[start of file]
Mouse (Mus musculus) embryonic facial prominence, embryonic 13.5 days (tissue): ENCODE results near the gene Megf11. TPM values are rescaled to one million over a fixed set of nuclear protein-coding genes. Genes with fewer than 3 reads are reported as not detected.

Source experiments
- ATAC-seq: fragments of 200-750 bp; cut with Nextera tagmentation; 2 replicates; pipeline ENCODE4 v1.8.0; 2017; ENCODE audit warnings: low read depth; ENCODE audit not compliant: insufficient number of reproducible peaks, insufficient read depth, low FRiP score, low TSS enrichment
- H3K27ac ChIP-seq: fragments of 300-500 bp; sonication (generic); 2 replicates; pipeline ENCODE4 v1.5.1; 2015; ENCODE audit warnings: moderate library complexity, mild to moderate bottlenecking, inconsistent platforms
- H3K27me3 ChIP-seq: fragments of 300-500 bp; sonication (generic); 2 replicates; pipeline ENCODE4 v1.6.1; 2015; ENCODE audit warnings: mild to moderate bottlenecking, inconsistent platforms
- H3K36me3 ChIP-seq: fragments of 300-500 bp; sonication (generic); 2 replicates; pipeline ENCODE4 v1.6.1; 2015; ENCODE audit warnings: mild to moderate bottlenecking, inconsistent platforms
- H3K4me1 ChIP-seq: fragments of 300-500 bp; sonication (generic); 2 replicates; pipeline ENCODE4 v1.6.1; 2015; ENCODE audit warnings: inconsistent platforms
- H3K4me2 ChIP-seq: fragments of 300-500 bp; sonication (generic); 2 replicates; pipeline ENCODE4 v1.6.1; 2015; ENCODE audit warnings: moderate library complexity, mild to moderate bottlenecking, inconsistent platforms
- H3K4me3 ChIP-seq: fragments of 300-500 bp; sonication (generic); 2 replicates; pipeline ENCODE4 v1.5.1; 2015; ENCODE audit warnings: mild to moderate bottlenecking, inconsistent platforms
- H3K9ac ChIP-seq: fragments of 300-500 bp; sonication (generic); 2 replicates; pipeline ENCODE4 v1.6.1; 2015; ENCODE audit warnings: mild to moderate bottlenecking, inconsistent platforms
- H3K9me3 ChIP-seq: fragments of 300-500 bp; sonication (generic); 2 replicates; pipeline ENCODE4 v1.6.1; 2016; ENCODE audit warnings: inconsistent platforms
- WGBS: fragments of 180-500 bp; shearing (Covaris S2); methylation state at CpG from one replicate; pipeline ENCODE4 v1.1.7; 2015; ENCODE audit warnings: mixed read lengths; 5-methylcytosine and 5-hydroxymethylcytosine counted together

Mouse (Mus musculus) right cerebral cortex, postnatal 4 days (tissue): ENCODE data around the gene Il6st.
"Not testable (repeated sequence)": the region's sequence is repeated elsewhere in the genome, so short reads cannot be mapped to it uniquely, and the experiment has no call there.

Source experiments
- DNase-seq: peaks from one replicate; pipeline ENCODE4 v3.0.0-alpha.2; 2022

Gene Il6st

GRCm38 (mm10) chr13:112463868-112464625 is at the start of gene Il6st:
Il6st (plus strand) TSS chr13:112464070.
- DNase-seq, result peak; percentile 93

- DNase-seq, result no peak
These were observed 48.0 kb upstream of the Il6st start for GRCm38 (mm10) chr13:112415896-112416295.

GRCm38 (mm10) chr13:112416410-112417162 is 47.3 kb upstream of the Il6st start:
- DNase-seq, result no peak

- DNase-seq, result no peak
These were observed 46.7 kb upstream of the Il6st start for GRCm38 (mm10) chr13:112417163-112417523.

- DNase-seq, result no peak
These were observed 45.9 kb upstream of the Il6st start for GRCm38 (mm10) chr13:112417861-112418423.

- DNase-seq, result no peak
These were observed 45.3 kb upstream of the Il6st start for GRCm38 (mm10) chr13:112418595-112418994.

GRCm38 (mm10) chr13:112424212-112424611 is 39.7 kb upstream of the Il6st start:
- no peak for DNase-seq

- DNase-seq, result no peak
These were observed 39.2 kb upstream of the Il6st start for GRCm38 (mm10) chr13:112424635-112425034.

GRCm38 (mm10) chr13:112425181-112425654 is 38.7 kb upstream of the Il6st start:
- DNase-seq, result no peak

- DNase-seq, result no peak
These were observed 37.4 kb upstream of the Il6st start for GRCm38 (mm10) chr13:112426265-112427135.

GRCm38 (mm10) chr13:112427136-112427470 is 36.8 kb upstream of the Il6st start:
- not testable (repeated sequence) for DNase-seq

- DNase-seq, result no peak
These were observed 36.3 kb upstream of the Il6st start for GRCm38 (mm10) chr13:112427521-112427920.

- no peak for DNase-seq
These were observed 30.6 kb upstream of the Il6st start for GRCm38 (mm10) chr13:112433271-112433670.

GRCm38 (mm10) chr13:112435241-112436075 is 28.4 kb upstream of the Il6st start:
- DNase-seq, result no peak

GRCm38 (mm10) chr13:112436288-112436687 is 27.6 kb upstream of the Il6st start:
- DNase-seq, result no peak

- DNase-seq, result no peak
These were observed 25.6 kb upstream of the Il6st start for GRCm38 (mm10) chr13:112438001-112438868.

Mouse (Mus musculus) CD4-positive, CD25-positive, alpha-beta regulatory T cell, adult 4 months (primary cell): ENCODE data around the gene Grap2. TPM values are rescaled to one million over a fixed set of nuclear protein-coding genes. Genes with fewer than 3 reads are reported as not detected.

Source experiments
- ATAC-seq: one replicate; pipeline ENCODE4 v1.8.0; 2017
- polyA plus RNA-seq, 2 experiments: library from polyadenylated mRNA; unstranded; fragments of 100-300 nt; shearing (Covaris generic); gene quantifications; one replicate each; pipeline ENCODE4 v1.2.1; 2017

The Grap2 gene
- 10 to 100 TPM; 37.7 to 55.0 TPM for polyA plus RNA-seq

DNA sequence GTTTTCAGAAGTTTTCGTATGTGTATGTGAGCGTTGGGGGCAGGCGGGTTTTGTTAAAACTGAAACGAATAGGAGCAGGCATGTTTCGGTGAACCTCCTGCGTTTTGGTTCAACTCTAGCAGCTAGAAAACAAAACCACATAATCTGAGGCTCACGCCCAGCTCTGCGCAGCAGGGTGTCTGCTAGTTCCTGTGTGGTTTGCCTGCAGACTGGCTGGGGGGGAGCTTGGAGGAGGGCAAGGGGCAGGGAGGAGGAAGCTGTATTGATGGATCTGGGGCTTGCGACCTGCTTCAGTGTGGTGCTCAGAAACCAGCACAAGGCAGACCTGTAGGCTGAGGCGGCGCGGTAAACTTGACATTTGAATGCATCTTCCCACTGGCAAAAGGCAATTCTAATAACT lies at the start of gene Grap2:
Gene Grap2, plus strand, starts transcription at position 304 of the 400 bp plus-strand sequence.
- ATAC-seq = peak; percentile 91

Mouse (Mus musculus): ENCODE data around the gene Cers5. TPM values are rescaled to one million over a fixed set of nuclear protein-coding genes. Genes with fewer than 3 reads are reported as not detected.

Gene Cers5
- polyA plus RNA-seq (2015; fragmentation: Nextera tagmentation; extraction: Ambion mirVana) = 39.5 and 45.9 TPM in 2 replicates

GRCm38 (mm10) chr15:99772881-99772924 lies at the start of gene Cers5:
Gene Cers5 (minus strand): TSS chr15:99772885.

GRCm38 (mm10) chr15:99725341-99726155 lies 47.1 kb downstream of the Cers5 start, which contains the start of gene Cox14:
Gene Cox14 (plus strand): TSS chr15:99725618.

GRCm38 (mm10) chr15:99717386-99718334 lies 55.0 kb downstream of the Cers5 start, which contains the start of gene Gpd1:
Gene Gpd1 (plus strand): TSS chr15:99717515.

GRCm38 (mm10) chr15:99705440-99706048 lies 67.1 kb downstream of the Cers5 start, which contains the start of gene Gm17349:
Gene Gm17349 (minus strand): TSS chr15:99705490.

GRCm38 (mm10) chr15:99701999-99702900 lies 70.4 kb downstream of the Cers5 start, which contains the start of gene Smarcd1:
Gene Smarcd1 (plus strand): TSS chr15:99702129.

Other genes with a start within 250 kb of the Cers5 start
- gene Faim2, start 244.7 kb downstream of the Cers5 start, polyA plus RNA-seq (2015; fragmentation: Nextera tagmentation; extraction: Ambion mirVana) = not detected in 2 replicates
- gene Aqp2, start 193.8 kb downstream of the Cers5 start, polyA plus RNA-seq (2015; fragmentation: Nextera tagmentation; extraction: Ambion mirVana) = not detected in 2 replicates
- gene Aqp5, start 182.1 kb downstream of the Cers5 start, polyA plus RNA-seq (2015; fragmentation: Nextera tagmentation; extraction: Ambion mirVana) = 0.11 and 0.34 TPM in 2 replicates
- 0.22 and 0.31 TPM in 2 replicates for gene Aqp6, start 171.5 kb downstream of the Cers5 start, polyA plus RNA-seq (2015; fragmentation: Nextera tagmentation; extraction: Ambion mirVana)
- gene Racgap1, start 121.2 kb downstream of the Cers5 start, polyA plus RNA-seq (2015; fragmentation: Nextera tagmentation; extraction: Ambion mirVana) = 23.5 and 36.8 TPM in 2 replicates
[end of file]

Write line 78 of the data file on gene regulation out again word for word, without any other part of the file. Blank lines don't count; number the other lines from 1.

- gene Racgap1, start 121.2 kb downstream of the Cers5 start, polyA plus RNA-seq (2015; fragmentation: Nextera tagmentation; extraction: Ambion mirVana) = 23.5 and 36.8 TPM in 2 replicates